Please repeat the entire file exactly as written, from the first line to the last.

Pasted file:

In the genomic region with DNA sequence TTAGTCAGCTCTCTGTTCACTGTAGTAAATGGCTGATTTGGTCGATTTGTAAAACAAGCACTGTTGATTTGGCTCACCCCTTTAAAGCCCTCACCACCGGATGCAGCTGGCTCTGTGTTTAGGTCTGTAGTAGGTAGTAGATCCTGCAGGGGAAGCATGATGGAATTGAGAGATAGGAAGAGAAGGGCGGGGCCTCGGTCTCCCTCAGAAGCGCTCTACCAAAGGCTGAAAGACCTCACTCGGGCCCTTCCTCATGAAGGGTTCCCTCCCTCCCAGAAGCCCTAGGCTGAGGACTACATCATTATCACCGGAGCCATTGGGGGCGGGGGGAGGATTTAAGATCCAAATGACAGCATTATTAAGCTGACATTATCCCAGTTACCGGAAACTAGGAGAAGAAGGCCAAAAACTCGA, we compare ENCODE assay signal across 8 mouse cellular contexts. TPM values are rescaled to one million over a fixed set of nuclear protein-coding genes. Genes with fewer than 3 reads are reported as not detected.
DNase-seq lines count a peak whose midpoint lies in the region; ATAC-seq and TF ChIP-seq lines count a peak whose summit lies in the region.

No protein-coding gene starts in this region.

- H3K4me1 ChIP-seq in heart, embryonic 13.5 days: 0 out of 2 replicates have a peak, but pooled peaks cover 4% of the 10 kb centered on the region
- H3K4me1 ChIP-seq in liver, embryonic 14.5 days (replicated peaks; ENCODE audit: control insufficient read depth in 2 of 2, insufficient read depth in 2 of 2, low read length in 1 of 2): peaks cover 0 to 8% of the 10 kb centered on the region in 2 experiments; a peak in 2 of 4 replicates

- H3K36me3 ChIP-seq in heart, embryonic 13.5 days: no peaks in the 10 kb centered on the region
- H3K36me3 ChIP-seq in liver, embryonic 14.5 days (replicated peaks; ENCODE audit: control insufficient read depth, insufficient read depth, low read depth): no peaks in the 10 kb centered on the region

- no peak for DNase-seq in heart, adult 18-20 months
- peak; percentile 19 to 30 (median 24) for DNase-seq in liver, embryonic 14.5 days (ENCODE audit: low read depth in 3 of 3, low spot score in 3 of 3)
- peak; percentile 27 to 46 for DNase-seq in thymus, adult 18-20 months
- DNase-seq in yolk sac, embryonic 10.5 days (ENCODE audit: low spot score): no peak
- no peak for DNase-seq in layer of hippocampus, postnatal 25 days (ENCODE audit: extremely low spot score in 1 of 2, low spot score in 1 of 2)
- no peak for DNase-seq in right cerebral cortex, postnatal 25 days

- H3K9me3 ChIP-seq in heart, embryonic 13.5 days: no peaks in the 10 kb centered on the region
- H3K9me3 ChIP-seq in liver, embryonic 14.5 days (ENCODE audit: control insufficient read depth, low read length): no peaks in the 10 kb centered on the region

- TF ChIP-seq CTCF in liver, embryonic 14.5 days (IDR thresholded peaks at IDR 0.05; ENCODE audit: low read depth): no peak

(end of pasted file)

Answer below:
In the genomic region with DNA sequence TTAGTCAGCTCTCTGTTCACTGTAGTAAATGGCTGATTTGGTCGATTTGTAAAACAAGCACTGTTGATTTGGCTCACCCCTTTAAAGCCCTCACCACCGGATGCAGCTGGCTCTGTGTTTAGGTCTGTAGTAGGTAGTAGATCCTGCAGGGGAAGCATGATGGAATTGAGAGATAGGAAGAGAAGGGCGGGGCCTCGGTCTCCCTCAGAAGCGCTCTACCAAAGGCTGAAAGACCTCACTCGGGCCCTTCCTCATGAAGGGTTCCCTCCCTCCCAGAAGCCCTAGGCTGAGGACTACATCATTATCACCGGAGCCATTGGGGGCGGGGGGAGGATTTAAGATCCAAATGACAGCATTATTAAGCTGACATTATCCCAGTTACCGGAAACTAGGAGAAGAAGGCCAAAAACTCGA, we compare ENCODE assay signal across 8 mouse cellular contexts. TPM values are rescaled to one million over a fixed set of nuclear protein-coding genes. Genes with fewer than 3 reads are reported as not detected.
DNase-seq lines count a peak whose midpoint lies in the region; ATAC-seq and TF ChIP-seq lines count a peak whose summit lies in the region.

No protein-coding gene starts in this region.

- H3K4me1 ChIP-seq in heart, embryonic 13.5 days: 0 out of 2 replicates have a peak, but pooled peaks cover 4% of the 10 kb centered on the region
- H3K4me1 ChIP-seq in liver, embryonic 14.5 days (replicated peaks; ENCODE audit: control insufficient read depth in 2 of 2, insufficient read depth in 2 of 2, low read length in 1 of 2): peaks cover 0 to 8% of the 10 kb centered on the region in 2 experiments; a peak in 2 of 4 replicates

- H3K36me3 ChIP-seq in heart, embryonic 13.5 days: no peaks in the 10 kb centered on the region
- H3K36me3 ChIP-seq in liver, embryonic 14.5 days (replicated peaks; ENCODE audit: control insufficient read depth, insufficient read depth, low read depth): no peaks in the 10 kb centered on the region

- no peak for DNase-seq in heart, adult 18-20 months
- peak; percentile 19 to 30 (median 24) for DNase-seq in liver, embryonic 14.5 days (ENCODE audit: low read depth in 3 of 3, low spot score in 3 of 3)
- peak; percentile 27 to 46 for DNase-seq in thymus, adult 18-20 months
- DNase-seq in yolk sac, embryonic 10.5 days (ENCODE audit: low spot score): no peak
- no peak for DNase-seq in layer of hippocampus, postnatal 25 days (ENCODE audit: extremely low spot score in 1 of 2, low spot score in 1 of 2)
- no peak for DNase-seq in right cerebral cortex, postnatal 25 days

- H3K9me3 ChIP-seq in heart, embryonic 13.5 days: no peaks in the 10 kb centered on the region
- H3K9me3 ChIP-seq in liver, embryonic 14.5 days (ENCODE audit: control insufficient read depth, low read length): no peaks in the 10 kb centered on the region

- TF ChIP-seq CTCF in liver, embryonic 14.5 days (IDR thresholded peaks at IDR 0.05; ENCODE audit: low read depth): no peak